The Conference Board, NASDAQ OMX and NYSE Euronext announced last week a research collaboration to document the state of corporate governance practices among publicly listed corporations in the United States.
The centerpiece of the collaboration is The 2011 Board Practice Survey, which the three organizations are disseminating to their respective memberships. Findings will constitute the basis for a benchmarking tool searchable by company size (measured by revenue and asset value) and 22 industry sectors. In addition, they will be described in the new edition of The Directors’ Compensation and Board Practices Report, scheduled to be released jointly in the fall.
The Conference Board’s annual benchmark series on director compensation was first released in 1939. In the last decade, the database has been expanded to report on a wide array of governance practices, documenting a steady transformation in the role of public companies’ boards and underscoring the increasing importance of directors’ monitoring responsibilities and the growing influence of shareholders.
The role of the chief compliance (and ethics) officer is currently a hot, if confused topic. What does she do — ensure good process or enforce strict compliance? To whom does she report — GC/ CFO or to CEO/board? What is her role in shaping the company’s voluntary adoption of ethical standards — beyond what the law requires?
This issue has been thrust into high relief by regulators and enforcers who, in light of various scandals, want a more independent compliance function in corporations. For example, changes in the federal sentencing guidelines would give corporations extra credit if the “specific individual” in the corporation with “day-to-day operational responsibility for the compliance and ethics program” has direct access to the board of directors. The issue has also received attention in the resolution of various high-profile cases, including a recent Pfizer Inc. settlement of criminal and civil matters with the U.S. Department of Justice and the U.S. Department of Health and Human Services, which required that the company’s chief compliance officer bypass the GC and report directly to the CEO.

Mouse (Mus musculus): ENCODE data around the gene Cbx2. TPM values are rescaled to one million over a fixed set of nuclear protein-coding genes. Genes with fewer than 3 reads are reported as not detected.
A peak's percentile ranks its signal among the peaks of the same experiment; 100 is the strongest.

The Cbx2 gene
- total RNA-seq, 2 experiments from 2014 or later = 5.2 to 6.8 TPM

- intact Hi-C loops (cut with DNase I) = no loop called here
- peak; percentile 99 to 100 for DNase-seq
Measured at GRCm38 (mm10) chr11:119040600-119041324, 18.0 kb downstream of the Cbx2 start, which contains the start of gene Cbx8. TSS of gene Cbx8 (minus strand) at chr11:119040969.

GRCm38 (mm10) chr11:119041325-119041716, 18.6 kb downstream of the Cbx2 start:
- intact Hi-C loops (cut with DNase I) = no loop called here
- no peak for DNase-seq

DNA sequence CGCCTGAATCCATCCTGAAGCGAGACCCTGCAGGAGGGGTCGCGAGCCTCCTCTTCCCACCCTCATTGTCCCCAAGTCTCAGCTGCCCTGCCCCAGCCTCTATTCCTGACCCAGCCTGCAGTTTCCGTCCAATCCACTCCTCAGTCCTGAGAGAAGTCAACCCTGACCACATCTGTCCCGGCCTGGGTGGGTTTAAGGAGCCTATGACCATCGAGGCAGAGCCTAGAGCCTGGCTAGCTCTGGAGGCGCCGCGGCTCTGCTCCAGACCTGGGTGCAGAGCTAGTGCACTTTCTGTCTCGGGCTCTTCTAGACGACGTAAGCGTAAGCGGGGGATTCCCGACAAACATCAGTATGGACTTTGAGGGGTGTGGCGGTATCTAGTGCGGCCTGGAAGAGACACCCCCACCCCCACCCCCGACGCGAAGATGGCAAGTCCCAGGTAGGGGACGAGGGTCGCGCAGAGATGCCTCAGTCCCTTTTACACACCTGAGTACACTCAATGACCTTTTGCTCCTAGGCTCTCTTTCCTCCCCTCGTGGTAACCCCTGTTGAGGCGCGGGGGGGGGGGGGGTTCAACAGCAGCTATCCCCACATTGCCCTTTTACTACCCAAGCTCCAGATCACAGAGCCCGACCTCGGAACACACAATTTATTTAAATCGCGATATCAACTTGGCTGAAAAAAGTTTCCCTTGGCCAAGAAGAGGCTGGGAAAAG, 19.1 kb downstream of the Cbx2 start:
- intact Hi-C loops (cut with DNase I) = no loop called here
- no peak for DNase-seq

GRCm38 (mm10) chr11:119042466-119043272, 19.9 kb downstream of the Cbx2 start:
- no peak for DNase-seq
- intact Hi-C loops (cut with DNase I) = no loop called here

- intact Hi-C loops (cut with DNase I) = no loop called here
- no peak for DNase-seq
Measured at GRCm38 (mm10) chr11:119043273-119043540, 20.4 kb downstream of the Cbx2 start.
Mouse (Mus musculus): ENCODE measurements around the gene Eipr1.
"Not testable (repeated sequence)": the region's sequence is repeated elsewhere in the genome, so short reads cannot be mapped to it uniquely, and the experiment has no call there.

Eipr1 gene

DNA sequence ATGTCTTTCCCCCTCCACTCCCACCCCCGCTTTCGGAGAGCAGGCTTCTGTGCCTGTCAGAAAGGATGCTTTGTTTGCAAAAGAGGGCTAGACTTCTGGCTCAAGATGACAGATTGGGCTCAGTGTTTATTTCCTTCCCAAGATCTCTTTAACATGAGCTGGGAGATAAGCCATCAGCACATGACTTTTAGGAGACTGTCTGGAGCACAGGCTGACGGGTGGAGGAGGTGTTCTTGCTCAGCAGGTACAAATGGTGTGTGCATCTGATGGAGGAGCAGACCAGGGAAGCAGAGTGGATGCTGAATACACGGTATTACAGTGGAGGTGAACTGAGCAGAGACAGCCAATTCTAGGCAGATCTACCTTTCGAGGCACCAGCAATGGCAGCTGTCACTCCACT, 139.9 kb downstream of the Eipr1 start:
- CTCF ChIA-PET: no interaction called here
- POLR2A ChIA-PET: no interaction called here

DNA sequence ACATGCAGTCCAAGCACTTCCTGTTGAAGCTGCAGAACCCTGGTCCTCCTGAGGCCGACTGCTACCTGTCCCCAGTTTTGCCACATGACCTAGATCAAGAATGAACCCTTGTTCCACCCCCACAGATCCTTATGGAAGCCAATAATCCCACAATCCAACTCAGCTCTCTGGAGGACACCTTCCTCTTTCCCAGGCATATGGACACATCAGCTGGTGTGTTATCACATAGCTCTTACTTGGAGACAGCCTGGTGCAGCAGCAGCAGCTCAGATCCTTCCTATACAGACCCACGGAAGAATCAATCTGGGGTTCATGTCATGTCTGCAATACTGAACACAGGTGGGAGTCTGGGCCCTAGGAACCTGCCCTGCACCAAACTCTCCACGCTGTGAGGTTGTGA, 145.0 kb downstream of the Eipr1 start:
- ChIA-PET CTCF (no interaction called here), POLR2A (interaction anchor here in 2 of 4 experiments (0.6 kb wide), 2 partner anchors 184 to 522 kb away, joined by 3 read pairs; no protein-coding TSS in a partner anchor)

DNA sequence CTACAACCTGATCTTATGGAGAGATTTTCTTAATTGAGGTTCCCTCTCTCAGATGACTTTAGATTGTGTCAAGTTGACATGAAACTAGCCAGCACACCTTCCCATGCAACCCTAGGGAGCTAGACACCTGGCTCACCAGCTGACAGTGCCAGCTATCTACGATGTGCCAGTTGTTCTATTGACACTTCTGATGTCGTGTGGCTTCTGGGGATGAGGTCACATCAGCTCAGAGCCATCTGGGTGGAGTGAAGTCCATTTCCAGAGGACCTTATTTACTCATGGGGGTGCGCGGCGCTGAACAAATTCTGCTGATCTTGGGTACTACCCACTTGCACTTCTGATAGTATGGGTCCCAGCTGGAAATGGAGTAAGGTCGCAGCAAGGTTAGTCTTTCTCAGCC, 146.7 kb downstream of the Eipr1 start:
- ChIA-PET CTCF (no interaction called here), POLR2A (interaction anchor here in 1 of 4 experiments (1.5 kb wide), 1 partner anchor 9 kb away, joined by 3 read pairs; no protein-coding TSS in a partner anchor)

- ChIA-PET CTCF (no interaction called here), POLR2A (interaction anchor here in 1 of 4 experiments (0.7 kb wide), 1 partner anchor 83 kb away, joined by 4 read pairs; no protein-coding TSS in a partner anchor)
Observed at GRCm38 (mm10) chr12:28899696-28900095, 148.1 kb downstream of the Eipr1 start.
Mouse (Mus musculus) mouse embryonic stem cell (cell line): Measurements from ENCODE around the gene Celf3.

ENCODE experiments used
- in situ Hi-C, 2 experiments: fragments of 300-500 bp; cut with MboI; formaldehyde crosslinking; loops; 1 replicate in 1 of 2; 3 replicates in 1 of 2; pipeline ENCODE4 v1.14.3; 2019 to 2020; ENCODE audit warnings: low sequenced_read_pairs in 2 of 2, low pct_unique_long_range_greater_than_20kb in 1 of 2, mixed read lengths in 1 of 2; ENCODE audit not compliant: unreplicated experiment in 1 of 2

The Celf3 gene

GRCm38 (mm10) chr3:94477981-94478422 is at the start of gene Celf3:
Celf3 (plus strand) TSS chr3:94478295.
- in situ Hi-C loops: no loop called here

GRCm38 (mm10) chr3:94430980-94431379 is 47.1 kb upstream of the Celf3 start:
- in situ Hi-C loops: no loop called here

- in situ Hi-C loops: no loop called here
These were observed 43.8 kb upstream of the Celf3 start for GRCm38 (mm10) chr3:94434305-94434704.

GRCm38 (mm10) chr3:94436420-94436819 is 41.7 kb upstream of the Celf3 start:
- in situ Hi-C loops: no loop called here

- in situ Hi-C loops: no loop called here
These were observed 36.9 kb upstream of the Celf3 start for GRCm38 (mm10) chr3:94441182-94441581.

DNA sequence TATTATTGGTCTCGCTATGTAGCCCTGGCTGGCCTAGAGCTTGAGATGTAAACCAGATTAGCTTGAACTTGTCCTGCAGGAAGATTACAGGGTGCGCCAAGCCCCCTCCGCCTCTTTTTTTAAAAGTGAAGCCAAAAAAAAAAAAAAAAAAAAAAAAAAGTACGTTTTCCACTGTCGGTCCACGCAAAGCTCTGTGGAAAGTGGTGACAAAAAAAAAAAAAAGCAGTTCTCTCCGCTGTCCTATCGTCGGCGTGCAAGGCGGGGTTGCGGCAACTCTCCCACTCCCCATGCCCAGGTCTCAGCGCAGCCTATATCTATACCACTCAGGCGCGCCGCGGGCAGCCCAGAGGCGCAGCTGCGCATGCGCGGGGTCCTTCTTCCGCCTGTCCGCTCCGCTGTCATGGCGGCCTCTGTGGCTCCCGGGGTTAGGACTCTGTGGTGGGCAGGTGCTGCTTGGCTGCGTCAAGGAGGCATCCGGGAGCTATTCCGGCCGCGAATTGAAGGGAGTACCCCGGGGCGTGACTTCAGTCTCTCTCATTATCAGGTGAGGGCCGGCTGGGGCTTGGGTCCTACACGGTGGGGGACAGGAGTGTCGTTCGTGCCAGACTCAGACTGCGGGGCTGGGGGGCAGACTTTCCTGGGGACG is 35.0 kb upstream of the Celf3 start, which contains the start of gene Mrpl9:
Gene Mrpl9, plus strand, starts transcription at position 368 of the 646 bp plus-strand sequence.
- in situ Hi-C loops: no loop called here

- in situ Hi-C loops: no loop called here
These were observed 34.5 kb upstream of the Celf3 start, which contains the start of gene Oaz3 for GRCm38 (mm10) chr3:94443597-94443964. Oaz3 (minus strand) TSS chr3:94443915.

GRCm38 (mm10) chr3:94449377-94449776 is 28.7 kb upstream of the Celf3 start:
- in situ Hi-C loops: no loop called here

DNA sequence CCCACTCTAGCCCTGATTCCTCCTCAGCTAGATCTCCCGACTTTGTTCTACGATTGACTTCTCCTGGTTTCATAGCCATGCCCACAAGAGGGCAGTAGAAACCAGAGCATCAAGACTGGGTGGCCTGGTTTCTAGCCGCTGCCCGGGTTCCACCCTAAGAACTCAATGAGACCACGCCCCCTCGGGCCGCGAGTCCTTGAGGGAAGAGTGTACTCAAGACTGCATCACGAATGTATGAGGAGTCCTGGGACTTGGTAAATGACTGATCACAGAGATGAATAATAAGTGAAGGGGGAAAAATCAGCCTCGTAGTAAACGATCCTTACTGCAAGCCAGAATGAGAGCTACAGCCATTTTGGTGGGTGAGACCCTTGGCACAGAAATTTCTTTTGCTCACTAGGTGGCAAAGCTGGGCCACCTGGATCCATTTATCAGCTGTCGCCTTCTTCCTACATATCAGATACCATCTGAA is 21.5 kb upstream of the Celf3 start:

Let me offer a somewhat contrarian, more nuanced view about the critical importance of a chief compliance officer, but in a right-sized role.
In a striking example of formalism over realism, the European Court of Justice on September 14, 2010 ruled that the attorney-client privilege applied only when a communication was connected to the “client’s right of defence” and when the exchange emanated from “‘independent lawyers’, that is from ‘lawyers who are not bound to the client by a relationship of employment’.”
In rejecting the privilege for in-house lawyers in Akzo Nobel Chemicals Ltd l v. European Commission, the ECJ was affirming the holdings of a 1982 case (AM & S Europe Ltd v. European Commission) and rejecting the arguments not just of Akzo but of numerous intervenors, both national entities (the governments of the UK, Ireland and the Netherlands) and legal groups (including the Netherlands Bar Association, the International Bar Association and the Association of Corporate Counsel).
At issue were two emails about antitrust issues – obtained in a dawn raid aimed at enforcing EU competition laws – exchanged between a general manager and an in-house lawyer who was a member of the Netherlands bar. Although the in-house Dutch lawyer was just as bound by the ethical rules of the bar association as outside lawyers, the European Court of Justice held the emails were not privileged on the sole ground of in-house employment.
The Fundamental Mission of The Corporation
The foundational goals of the modern corporation should be the fusion of high performance with high integrity. The ideal of the modern general counsel is a lawyer-statesman who is an acute lawyer, a wise counselor and company leader and who has a major role assisting the corporation achieve that fundamental fusion which should, indeed, be the foundation of global capitalism.
I believe that this concept of General Counsel as lawyer-statesman has strong roots in major American companies, is growing in the UK and has adherents in some companies elsewhere in the world. Trends over the past 25 years have made possible a powerful, affirmative leadership role for General Counsels, at least in large transnational enterprises. But to understand the role, it is necessary, first, to understand in some detail what (in my view) should be the mission of the contemporary global corporation.